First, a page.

Clin Endosc > Volume 56(1); 2023 > Article
Maulahela, Annisa, Fauzi, Renaldi, Abdullah, Simadibrata, Makmun, and Syam: Role of interventional endoscopic ultrasound in a developing country

Abstract

Background/Aims

Endoscopic ultrasound (EUS) has become an essential diagnostic and therapeutic tool. EUS was introduced in 2013 in Indonesia and is considered relatively new. This study aimed to describe the current role of interventional EUS at our hospital as a part of the Indonesian tertiary health center experience.

Methods

This retrospective study included all patients who underwent interventional EUS (n=94) at our center between January 2015 and December 2020. Patient characteristics, technical success, clinical success, and adverse events associated with each type of interventional EUS procedure were evaluated.

Results

Altogether, 94 interventional EUS procedures were performed at our center between 2015 and 2020 including 75 cases of EUS-guided biliary drainage (EUS-BD), 14 cases of EUS-guided pancreatic fluid drainage, and 5 cases of EUS-guided celiac plexus neurolysis. The technical and clinical success rates of EUS-BD were 98.6% and 52%, respectively. The technical success rate was 100% for both EUS-guided pancreatic fluid drainage and EUS-guided celiac plexus neurolysis. The adverse event rates were 10.6% and 7.1% for EUS-BD and EUS-guided pancreatic fluid drainage, respectively.

Conclusions

EUS is an effective and safe tool for the treatment of gastrointestinal and biliary diseases. It has a low rate of adverse events, even in developing countries.

INTRODUCTION

Endoscopic ultrasound (EUS) has emerged as an essential tool for diagnostic and therapeutic procedures. EUS was first developed in the 1980s and is predominantly used as a guide for fine-needle aspiration. EUS allows real-time visualization of many organs and lesions adjacent to the gastrointestinal tract, making it possible to target them while avoiding vascular and other structures in their proximity. This ability paves the way for EUS in the treatment of various gastrointestinal diseases.1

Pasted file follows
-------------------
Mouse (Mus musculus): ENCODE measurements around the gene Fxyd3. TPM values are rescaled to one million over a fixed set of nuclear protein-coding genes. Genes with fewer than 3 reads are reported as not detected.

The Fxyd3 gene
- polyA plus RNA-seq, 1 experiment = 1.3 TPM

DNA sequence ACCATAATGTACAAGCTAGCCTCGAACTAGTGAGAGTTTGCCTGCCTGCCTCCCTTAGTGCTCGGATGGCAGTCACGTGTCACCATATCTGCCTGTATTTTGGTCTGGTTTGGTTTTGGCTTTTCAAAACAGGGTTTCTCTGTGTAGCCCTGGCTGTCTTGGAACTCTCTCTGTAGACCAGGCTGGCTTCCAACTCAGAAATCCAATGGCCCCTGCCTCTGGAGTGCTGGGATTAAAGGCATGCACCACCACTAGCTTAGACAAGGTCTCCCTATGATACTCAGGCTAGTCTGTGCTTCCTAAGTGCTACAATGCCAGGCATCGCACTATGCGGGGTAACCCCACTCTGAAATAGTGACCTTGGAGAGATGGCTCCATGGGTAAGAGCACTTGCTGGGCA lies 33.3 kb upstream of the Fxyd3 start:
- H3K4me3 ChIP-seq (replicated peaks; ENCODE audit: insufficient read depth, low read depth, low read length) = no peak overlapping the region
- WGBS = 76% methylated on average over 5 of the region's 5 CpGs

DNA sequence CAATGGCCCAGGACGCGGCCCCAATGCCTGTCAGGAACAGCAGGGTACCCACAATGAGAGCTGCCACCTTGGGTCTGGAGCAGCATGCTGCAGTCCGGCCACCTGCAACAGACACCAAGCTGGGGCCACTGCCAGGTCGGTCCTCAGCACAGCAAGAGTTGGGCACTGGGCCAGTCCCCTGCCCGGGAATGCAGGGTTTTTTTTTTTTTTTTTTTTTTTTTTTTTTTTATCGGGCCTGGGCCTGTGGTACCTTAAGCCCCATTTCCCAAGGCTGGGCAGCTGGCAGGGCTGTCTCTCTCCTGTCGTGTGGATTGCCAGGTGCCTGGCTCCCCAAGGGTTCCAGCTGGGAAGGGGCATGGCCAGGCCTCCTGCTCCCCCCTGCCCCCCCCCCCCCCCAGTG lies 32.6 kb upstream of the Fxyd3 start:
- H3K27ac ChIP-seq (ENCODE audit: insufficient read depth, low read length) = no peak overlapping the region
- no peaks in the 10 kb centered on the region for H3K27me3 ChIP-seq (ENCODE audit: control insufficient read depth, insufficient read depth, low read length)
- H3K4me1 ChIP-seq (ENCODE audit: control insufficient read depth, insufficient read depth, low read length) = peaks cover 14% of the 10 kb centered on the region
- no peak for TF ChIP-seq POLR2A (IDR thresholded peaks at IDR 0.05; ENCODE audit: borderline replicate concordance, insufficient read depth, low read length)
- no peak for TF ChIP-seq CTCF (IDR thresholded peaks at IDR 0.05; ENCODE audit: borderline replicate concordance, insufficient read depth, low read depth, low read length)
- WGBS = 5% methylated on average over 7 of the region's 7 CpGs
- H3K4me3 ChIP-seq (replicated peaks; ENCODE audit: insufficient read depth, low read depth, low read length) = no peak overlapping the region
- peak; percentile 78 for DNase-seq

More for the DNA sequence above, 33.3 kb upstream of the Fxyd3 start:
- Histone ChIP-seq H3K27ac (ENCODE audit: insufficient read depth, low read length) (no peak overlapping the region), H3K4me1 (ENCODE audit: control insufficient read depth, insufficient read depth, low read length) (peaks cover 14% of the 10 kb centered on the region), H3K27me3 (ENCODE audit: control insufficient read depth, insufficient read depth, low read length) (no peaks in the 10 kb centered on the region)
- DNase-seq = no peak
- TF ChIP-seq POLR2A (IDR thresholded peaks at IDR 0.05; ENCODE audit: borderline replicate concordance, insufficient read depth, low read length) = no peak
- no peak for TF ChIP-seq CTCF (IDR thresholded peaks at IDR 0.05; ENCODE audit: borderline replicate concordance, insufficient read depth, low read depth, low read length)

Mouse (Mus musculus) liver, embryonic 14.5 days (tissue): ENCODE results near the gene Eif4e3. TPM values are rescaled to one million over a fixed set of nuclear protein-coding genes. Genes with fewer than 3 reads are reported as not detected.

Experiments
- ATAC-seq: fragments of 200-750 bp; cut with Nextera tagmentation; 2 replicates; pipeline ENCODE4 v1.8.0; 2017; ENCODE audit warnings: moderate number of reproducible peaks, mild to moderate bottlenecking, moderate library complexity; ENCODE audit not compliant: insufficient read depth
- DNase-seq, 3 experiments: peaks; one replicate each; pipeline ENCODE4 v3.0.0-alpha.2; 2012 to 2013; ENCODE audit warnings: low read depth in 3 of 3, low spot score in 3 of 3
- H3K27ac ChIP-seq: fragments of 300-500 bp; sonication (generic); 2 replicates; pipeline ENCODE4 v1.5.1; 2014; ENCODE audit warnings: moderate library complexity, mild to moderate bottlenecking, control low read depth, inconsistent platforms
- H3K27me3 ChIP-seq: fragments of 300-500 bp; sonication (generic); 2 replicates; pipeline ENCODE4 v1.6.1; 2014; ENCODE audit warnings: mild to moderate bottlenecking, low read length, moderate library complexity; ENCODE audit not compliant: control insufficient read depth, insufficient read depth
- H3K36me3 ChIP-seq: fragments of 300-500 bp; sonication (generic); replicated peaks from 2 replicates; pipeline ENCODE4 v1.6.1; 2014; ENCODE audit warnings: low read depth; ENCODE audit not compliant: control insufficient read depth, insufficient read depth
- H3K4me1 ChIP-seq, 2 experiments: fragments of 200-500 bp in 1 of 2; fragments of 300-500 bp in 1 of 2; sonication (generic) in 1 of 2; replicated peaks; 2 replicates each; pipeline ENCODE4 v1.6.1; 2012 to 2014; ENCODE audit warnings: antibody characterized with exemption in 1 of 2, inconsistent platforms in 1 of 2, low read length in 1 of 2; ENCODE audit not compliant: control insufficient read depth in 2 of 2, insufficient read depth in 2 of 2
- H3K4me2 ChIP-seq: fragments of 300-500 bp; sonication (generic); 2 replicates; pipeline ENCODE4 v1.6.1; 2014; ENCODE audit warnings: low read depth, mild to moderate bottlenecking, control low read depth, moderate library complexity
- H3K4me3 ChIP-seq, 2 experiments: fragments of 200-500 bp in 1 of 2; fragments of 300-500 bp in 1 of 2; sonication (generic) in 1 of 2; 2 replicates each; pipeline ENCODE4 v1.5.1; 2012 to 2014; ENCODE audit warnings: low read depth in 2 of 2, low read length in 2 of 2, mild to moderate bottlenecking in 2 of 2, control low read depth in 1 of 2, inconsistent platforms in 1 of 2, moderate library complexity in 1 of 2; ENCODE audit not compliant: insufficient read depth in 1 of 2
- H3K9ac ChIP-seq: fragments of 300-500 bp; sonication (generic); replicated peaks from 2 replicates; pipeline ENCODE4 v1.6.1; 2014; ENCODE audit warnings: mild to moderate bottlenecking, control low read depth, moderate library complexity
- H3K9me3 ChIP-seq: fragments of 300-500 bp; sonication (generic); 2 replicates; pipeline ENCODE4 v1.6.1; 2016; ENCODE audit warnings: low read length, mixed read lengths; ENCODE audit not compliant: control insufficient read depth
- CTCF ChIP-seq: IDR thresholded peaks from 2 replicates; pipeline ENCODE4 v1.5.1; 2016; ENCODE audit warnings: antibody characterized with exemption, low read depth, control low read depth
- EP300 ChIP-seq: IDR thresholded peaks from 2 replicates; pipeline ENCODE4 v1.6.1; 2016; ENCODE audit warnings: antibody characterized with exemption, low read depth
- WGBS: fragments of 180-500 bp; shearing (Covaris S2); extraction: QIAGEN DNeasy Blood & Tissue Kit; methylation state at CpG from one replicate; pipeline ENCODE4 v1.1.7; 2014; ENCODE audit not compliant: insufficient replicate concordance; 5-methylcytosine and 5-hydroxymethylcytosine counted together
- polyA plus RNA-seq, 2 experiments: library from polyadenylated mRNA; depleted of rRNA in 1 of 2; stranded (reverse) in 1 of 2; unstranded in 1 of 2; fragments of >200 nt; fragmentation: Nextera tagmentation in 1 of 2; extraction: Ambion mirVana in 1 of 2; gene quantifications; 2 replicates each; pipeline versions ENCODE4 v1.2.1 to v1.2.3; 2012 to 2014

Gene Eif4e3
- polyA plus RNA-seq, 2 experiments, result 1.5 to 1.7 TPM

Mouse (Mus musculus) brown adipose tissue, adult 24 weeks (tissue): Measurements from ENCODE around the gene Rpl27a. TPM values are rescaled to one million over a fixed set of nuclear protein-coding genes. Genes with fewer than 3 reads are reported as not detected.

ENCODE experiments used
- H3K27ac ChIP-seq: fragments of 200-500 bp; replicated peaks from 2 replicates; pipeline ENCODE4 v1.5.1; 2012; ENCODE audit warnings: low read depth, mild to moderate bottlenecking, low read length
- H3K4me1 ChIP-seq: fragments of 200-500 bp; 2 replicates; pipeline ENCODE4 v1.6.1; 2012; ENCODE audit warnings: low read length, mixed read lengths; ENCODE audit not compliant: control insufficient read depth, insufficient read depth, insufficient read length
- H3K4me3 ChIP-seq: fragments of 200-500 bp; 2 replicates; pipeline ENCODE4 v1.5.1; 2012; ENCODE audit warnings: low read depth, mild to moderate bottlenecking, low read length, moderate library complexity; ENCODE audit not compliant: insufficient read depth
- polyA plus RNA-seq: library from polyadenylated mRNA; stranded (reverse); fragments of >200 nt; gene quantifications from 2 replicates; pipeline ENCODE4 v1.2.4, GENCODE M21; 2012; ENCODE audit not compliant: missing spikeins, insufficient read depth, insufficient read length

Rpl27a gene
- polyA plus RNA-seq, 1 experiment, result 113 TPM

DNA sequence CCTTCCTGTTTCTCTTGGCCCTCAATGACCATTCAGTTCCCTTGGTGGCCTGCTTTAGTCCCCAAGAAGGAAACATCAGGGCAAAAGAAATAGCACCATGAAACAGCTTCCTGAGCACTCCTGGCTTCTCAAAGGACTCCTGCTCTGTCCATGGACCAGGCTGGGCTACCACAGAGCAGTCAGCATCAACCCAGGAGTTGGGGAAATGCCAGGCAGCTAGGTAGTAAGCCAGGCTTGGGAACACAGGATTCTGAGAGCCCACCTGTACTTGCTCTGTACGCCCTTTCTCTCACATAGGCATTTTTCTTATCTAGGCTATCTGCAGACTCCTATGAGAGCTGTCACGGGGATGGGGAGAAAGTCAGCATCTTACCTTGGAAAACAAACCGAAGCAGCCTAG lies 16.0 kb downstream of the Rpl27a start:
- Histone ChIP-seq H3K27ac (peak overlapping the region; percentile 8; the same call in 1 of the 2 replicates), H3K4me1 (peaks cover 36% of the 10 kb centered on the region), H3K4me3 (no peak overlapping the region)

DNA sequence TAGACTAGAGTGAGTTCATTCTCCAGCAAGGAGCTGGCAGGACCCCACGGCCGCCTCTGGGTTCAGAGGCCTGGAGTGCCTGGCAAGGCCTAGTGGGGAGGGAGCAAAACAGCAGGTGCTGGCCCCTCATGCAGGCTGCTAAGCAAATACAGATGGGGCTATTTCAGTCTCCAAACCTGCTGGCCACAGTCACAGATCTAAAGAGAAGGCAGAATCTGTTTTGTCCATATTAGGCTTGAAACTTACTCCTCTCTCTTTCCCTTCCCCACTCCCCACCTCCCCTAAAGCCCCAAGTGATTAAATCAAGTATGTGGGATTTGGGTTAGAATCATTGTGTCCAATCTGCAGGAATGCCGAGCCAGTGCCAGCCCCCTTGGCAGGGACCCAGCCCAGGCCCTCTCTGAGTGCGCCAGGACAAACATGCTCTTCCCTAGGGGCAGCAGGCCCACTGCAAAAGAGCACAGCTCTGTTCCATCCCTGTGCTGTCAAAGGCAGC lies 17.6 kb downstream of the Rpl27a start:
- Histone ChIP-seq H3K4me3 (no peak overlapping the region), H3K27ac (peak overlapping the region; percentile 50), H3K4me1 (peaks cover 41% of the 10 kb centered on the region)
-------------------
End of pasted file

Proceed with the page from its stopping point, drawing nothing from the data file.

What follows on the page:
Currently, EUS plays a role in the management of biliary drainage, pancreatic fluid drainage, celiac plexus neurolysis, and targeted chemotherapy and/or radiotherapy. EUS-guided biliary drainage (EUS-BD) has been used in patients with failed cannulation, inaccessible papilla due to obstruction of the stomach or the duodenum, or surgically altered anatomy. EUS is also used in patients with pancreatic pseudocysts (PPCs) and walled-off necrosis (WON) to guide fluid collection. In malignant diseases, EUS plays a role in the delivery of antitumor agents, brachytherapy, tumor ablation, placement of fiducial markers, or laser therapy. EUS-guided celiac plexus neurolysis (EUS-CPN) or celiac plexus blockage is used for pain management in pancreatic cancer and chronic pancreatitis.2
Recent studies have shown that EUS-guided interventions are safe and effective, have fewer complications than percutaneous radiological interventions, and are less invasive than surgical procedures. Currently, EUS-guided drainage of PPCs or WON has a technical success rate above 95%, which is higher than that of conventional transmural drainage (technical success rate of 72%). However, EUS-guided interventions have a higher risk of complications when compared with conventional endoscopy. Depending on the type of intervention, these complications include bleeding, infection, perforation, and other complications.3